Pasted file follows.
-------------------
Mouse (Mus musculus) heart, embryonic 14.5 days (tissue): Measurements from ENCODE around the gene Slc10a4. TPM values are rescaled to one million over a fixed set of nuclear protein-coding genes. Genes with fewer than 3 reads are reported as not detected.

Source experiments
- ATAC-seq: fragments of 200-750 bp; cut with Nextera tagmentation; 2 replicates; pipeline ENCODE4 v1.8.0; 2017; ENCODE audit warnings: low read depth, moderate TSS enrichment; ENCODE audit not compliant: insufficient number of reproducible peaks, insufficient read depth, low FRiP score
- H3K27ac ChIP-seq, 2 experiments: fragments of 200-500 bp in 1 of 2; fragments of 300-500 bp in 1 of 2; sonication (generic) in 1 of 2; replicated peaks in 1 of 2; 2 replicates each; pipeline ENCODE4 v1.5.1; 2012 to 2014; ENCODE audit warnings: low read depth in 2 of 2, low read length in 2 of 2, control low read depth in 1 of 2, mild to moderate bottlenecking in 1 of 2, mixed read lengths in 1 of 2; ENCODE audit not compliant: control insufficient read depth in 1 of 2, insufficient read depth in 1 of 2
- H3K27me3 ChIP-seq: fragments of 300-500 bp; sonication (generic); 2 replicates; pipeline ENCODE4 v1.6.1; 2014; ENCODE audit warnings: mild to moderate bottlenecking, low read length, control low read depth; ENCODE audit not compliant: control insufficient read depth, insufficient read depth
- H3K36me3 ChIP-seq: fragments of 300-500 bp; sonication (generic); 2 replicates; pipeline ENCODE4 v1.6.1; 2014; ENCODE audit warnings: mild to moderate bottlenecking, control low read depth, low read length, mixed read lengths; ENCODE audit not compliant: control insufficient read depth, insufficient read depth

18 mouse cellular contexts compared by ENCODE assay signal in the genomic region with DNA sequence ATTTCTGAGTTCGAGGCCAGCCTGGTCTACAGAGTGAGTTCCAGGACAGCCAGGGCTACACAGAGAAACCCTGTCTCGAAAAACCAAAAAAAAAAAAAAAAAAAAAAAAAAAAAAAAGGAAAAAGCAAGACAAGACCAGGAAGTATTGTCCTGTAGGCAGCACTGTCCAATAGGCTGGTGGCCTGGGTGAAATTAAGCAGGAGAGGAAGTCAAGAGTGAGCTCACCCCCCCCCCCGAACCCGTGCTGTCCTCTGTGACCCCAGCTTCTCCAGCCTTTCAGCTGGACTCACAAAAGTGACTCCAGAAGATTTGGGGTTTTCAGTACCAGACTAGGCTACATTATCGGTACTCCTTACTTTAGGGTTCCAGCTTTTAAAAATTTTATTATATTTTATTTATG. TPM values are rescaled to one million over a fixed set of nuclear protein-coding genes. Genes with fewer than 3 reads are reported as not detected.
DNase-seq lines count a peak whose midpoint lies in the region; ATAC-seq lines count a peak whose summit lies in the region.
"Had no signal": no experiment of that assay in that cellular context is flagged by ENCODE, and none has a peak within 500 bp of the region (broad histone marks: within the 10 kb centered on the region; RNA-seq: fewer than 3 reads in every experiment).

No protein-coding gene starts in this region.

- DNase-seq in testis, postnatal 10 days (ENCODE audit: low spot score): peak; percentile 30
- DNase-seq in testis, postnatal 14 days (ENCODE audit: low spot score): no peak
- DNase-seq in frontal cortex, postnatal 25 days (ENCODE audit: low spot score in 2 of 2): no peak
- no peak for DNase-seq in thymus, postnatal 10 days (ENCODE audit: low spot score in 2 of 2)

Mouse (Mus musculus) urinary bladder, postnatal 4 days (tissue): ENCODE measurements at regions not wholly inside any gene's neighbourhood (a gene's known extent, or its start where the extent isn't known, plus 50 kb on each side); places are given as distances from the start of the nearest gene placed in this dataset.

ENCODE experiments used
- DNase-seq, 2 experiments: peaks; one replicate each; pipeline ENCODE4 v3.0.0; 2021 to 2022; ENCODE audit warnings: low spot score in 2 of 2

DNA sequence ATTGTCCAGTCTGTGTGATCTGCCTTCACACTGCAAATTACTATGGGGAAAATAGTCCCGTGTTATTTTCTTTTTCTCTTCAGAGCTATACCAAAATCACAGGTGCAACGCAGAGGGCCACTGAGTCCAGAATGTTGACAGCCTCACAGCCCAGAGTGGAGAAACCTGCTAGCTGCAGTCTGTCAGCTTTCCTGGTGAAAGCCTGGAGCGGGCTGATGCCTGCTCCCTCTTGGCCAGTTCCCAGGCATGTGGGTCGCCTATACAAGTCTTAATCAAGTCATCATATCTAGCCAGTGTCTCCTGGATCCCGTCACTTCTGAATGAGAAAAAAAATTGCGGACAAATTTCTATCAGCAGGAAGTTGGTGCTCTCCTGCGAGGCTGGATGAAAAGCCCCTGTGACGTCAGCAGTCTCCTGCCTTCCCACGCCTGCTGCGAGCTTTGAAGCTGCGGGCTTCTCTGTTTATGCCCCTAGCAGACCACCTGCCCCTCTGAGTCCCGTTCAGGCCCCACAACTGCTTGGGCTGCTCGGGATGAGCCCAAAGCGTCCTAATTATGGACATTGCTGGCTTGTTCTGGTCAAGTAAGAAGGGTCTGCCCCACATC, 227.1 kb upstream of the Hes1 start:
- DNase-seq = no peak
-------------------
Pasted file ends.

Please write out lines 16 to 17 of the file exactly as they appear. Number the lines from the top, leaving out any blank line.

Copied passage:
ENCODE experiments used
- DNase-seq, 2 experiments: peaks; one replicate each; pipeline ENCODE4 v3.0.0; 2021 to 2022; ENCODE audit warnings: low spot score in 2 of 2